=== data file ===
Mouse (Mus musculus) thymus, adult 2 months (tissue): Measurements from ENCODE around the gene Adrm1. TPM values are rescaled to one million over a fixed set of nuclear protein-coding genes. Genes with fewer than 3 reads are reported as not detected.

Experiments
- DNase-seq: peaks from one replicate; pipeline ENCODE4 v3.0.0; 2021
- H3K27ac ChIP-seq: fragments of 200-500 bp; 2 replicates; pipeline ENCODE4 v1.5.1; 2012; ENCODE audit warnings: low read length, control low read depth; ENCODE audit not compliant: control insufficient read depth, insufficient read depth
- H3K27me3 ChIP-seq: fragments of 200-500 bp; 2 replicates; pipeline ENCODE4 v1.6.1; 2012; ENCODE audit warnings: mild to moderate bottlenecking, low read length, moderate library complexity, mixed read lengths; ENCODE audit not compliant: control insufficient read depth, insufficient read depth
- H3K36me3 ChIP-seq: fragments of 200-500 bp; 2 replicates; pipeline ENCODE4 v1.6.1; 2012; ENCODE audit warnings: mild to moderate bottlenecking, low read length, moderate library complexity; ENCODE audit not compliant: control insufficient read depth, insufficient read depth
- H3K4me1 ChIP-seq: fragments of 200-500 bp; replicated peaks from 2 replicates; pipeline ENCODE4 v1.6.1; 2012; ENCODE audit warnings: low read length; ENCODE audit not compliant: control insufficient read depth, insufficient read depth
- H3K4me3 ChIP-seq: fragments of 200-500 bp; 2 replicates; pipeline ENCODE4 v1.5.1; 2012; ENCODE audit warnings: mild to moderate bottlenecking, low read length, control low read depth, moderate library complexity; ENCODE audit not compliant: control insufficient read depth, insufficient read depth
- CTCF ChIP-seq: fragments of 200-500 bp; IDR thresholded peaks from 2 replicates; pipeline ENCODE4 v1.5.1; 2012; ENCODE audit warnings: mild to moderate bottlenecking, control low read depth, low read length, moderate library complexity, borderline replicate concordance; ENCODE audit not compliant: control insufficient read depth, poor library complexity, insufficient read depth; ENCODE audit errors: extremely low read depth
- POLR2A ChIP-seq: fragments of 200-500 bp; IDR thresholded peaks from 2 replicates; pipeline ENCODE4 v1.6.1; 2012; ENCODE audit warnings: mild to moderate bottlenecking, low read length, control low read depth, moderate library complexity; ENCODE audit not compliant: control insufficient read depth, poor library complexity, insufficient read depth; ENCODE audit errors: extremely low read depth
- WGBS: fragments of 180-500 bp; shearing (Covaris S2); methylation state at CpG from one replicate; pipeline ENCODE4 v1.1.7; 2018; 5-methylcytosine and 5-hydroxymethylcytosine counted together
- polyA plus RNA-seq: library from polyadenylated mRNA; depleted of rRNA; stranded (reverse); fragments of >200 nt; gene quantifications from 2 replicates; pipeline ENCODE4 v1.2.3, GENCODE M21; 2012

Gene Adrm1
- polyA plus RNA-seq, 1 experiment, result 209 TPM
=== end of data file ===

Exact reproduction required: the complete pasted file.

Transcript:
Mouse (Mus musculus) thymus, adult 2 months (tissue): Measurements from ENCODE around the gene Adrm1. TPM values are rescaled to one million over a fixed set of nuclear protein-coding genes. Genes with fewer than 3 reads are reported as not detected.

Experiments
- DNase-seq: peaks from one replicate; pipeline ENCODE4 v3.0.0; 2021
- H3K27ac ChIP-seq: fragments of 200-500 bp; 2 replicates; pipeline ENCODE4 v1.5.1; 2012; ENCODE audit warnings: low read length, control low read depth; ENCODE audit not compliant: control insufficient read depth, insufficient read depth
- H3K27me3 ChIP-seq: fragments of 200-500 bp; 2 replicates; pipeline ENCODE4 v1.6.1; 2012; ENCODE audit warnings: mild to moderate bottlenecking, low read length, moderate library complexity, mixed read lengths; ENCODE audit not compliant: control insufficient read depth, insufficient read depth
- H3K36me3 ChIP-seq: fragments of 200-500 bp; 2 replicates; pipeline ENCODE4 v1.6.1; 2012; ENCODE audit warnings: mild to moderate bottlenecking, low read length, moderate library complexity; ENCODE audit not compliant: control insufficient read depth, insufficient read depth
- H3K4me1 ChIP-seq: fragments of 200-500 bp; replicated peaks from 2 replicates; pipeline ENCODE4 v1.6.1; 2012; ENCODE audit warnings: low read length; ENCODE audit not compliant: control insufficient read depth, insufficient read depth
- H3K4me3 ChIP-seq: fragments of 200-500 bp; 2 replicates; pipeline ENCODE4 v1.5.1; 2012; ENCODE audit warnings: mild to moderate bottlenecking, low read length, control low read depth, moderate library complexity; ENCODE audit not compliant: control insufficient read depth, insufficient read depth
- CTCF ChIP-seq: fragments of 200-500 bp; IDR thresholded peaks from 2 replicates; pipeline ENCODE4 v1.5.1; 2012; ENCODE audit warnings: mild to moderate bottlenecking, control low read depth, low read length, moderate library complexity, borderline replicate concordance; ENCODE audit not compliant: control insufficient read depth, poor library complexity, insufficient read depth; ENCODE audit errors: extremely low read depth
- POLR2A ChIP-seq: fragments of 200-500 bp; IDR thresholded peaks from 2 replicates; pipeline ENCODE4 v1.6.1; 2012; ENCODE audit warnings: mild to moderate bottlenecking, low read length, control low read depth, moderate library complexity; ENCODE audit not compliant: control insufficient read depth, poor library complexity, insufficient read depth; ENCODE audit errors: extremely low read depth
- WGBS: fragments of 180-500 bp; shearing (Covaris S2); methylation state at CpG from one replicate; pipeline ENCODE4 v1.1.7; 2018; 5-methylcytosine and 5-hydroxymethylcytosine counted together
- polyA plus RNA-seq: library from polyadenylated mRNA; depleted of rRNA; stranded (reverse); fragments of >200 nt; gene quantifications from 2 replicates; pipeline ENCODE4 v1.2.3, GENCODE M21; 2012

Gene Adrm1
- polyA plus RNA-seq, 1 experiment, result 209 TPM